What not to M.O.O.P. - Page 2

THE GUARDIAN GUIDE TO BURNING MAN: Burner designers move beyond disposable fashion

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A versatile design by Miranda Caroligne

In a previous incarnation, Caroligne was a physical therapist. When she began her fashion career, she did so with an eye toward her clothing's effect on individual body dynamics. She created weighted coats that swung appealing when their owner strode across dusty Black Rock streets, sexy dresses made of cozy fabric that could be doubled around the face for warmth or privacy. At times, her clothing can even reflect the party philosophy of the wearer– she often asks customers whether they'd like the softest fabric of their new wardrobe item on the inside or outside. "Do you want to feel it or do you want other people to feel it?"

She believes what one wears at Burning Man can be empowering. "We're finding your superhero self. What does your superhero look like?" is a common topic of discussion in initial consultations.

Judging from the length of her in-process dress' skirt, Long's superhero is sultry — but also here to get some work done. An intact overall strap has been left to speak for itself on the right shoulder, and below, grease-stained Carhart pieces have been left whole so that Long's customary wrench loop will continue to ride comfortably on her right hip. Caroligne is attempting to create an outfit that expresses the wearer.

"During my 12 years at Burning Man, I've seen the change from self-made to high fashion," says Hulva, whose Tamo Design clothes "originate from ideas about making my wardrobe more functional and fashionable on the playa.

Hulva makes luxe faux fur that doesn't shed M.O.O.P. like the cheaper stuff you'll find at many a mall store. Her popular "Baroness" jacket is late-night-early-morning playa crawl dream wear, with a hood to hide in, fabric that gives, deep pockets to store party essentials — and you don't have to be so glum about covering up your LED tube top: it's sexy, to boot.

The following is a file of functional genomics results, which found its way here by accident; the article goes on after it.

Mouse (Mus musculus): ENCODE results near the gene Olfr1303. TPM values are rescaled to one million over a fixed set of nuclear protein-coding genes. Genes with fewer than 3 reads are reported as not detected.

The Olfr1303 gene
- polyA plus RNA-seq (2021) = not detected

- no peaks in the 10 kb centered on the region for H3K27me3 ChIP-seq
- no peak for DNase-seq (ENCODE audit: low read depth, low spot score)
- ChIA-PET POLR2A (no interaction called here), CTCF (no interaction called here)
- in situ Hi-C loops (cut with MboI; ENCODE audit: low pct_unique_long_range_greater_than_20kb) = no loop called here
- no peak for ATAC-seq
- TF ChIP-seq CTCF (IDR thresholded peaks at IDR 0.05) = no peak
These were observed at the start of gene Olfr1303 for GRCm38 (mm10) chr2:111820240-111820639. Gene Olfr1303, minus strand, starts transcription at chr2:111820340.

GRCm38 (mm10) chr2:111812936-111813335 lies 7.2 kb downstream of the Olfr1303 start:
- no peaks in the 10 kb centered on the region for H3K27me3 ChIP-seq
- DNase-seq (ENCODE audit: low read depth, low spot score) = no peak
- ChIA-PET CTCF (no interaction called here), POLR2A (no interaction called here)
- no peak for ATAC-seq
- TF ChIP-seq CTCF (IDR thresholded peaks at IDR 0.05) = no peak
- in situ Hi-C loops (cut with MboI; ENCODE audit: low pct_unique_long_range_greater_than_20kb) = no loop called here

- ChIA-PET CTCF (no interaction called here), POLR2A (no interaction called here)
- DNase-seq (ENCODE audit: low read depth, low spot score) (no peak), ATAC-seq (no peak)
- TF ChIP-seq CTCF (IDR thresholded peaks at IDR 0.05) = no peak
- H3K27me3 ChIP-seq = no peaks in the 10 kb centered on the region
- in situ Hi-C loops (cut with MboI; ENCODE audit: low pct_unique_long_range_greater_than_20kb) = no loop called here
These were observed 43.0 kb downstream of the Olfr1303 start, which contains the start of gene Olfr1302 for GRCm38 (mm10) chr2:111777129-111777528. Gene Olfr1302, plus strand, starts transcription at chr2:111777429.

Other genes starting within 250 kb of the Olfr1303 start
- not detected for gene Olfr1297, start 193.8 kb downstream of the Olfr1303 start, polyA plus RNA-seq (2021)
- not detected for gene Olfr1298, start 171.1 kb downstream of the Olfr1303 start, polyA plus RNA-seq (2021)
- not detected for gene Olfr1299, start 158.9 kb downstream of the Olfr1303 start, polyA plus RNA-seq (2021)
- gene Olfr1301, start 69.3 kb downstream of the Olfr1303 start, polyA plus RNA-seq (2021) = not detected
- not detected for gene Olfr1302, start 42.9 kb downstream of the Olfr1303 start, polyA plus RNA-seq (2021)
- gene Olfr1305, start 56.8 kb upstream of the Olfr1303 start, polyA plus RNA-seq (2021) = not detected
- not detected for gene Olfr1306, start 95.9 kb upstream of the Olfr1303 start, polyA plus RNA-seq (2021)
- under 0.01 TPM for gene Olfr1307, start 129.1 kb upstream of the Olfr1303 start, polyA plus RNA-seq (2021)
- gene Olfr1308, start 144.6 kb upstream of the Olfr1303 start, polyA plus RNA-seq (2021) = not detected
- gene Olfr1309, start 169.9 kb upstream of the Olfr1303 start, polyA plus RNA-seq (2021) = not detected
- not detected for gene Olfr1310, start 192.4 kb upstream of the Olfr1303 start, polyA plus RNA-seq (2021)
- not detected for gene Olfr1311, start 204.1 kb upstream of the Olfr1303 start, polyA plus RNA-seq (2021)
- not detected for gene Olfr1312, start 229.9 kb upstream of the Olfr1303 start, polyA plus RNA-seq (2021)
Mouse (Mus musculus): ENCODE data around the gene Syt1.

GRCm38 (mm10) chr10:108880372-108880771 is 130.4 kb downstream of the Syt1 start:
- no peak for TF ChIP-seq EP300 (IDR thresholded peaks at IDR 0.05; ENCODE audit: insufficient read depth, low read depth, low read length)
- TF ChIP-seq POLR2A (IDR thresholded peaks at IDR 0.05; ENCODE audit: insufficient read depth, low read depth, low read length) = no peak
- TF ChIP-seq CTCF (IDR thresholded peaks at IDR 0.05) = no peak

When pumped about hot playa trends for 2011, Caroligne and Hulva were loathe to cite anything too specific (though Caroligne expressed her enthusiasm for "playful 1980s revival styles"), rooting instead for individuality.

Burning Man fashion is about "a platform for self-expression," according to Caroligne. Clothes, she says, "are the primary way that people can express themselves," accessible even to those that specialize in other forms of playa magic, like Long.

But they did note a general trend arch over the festival's history. The past of Burning Man lay in DIY clothes, self-made everything. The present has brought professionally-made garb, and the mass accessibility of a certain playa "look." The future? Hulva hopes it holds "a trend to be more sustainable and practical — in addition to keeping things light and fun."

She's working on it. On Sunday, Aug. 7, Hulva is organizing the Haute Pool Show, a gathering at the Phoenix Hotel of 20 local, independent designers selling their high quality, playa-ready belts, vests, and accessories. It's a follow up to her last event — July's Beyond the Fence at Mighty — and both cater to those preparing for their journey to Black Rock City.

Only these aren't clothes you'll be reserving for the desert. Sure, they're whimsical, but Burning Man fashion — particularly here in the Bay Area — really is stepping beyond the playa fence. The festival's recent sell-out of tickets and an expected crowd of around 52,000 underline the fact that its impact is growing, and style cues picked up from the playa may just be finding their way into year-round usage.

"Versatile styles are hot this year," says Hulva. "Burning Man fashion has really migrated into the everyday self expression, so people are buying things they can wear on the playa and back home."

HAUTE POOL SHOW

Sun/7 2-8 p.m., free

Phoenix Hotel

601 Eddy, SF

Facebook: Haute Pool Show

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